I wanted to read Lights Out because I didn’t know much about Cuba, and the country is in the news these days due to renewing relations with the US after years of embargo to punish Castro. Of course, Castro wasn’t hurt by the embargo but his people were. Dictators and their henchmen always live well while the regular people suffer. Ms. Nasca details how a diverse population and thriving economy (based on sugar cane) spiraled down under Castro, while he touted to the world Cuba’s healthcare improvements and racial harmony.  According to Ms. Nasca, the healthcare improvements were for the elite followers while already good healthcare for the masses disintegrated. And racial harmony had existed before, but now “Judas goats” were spying on others regardless of race and reporting “bad” behavior to the authorities in return for favors.

Lights Out was a fast read for me, fascinating and unpleasant to learn how Castro fooled his followers and how communism works—or doesn’t. How more people might have escaped on Freedom Flights except they didn’t want to abandon their young male relatives who were all forbidden to leave. Dania combines her own childhood experiences with stories from her family and friends and with lots of research (sources documented in the end notes). She is definitely bitter at the loss of what Cuba once was, before Castro’s takeover in 1959. I did a little research of my own to find complicated Cuba was not all rosy before, but Castro definitely turned things dark. He won’t be forgotten, but now there is a light of hope as his brother Raul may feel more free to implement more changes to unburden his people.

“Soon there will be no one to remember the character of our street or of Cuba before Castro.” With her memoir, Lights Out, Dania has done her part to capture the lived history and culture of a country she and her family loved long ago. I highly recommend reading this book.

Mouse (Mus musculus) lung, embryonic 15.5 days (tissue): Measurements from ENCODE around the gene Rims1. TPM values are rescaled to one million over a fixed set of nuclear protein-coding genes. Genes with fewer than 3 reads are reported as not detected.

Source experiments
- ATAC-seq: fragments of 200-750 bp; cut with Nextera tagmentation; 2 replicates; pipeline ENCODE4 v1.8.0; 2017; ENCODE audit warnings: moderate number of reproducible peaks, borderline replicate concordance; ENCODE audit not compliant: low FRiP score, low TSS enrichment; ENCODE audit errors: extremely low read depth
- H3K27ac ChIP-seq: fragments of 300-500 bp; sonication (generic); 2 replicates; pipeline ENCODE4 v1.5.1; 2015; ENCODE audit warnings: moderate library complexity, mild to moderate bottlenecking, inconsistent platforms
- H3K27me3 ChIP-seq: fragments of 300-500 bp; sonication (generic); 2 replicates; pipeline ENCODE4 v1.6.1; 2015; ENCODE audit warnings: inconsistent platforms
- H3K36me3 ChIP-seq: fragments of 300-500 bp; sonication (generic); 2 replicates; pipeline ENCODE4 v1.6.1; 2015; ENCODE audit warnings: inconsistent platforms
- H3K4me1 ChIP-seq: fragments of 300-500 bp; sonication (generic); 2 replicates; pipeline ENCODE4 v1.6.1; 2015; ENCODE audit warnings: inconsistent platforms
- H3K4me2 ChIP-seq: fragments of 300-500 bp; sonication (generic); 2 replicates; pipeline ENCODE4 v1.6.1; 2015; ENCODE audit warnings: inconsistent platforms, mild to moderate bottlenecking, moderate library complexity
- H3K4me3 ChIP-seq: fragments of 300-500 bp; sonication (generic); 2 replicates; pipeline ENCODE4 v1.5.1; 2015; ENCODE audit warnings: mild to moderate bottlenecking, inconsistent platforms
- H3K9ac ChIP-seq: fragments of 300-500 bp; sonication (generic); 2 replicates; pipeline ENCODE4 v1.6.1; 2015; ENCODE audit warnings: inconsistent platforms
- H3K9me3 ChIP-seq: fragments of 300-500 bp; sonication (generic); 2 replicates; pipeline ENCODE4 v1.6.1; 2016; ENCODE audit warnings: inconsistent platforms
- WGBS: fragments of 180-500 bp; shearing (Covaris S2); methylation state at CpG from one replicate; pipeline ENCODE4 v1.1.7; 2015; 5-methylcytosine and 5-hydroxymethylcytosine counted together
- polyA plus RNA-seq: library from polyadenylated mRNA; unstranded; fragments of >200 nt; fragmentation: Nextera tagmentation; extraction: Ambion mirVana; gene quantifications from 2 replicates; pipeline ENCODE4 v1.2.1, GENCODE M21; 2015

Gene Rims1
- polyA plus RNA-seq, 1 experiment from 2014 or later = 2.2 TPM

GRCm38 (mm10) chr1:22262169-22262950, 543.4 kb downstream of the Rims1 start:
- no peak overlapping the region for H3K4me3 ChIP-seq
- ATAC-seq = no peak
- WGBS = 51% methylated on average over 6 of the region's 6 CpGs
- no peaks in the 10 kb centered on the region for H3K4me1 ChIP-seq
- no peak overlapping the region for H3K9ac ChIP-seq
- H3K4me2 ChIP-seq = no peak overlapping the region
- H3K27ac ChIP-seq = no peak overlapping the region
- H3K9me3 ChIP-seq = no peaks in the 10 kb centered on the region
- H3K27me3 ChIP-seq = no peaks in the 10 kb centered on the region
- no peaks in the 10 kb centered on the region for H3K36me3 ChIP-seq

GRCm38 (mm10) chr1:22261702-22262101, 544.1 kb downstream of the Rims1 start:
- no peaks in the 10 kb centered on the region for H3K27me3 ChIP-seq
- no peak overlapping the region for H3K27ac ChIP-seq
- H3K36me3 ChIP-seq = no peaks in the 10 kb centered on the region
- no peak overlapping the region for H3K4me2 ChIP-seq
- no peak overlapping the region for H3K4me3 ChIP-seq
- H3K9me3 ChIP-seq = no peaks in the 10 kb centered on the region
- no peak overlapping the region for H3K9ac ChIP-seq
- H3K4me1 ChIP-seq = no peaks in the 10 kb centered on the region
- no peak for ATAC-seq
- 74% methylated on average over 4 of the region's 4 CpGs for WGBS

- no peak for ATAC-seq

Gloria Estefan on Fidel Castro’s death
Reactions to Fidel Castro’s death

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Perhaps a light of hope now for the Cuban people

Posted in book reviews, book talk, heritage, history, multicultural, Uncategorized | Tagged , , | 9 Comments

Veterans Day – honoring service and memories

Veterans Day is coming up – this Friday, November 11. The Battlefield Doc and I will be at a VFW post for breakfast and book signing. Doc loves to chat with other veterans, sharing where they were and what they did in the military and swapping stories. I watched the PBS documentary “Battle of Chosin” last week and was astonished to see all the combat video they had of the Korean War. Video that let me hear the horns and bugles of the Chinese attacking in the night, and the winter wind blowing down from Manchuria – brrr. Video and still photos that showed the horrors of what Americans and Chinese and Koreans lived and died through. Some of the survivors were interviewed, and many began to cry, even after all these years.

We need to see and to read about what our military men and women in combat areas go through. Six of our military men died last week, one in training stateside and the others in dangerous places overseas. We in our heated and cooled homes, sitting well-fed in our comfy chairs, need to be reminded now and then that we have survivors in our midst, many suffering PTSD, who deserve our respect and good medical care. Whether our veterans were in combat or not, they gave of themselves to our country, and the lucky ones lived to tell about it.

Doc said that often when he and his friend go out to eat, someone in the restaurant will buy their meal, sometimes anonymously. Doc wears his Korean War cap and his buddy is an elder veteran, too. Doc did not get any medals, but I’m glad he gets respect for all he did saving lives during that awful war.

On Veterans Day, set out your flag and listen to the stories.

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Doc talking to a reporter at his author event at the Kirkwood Public Library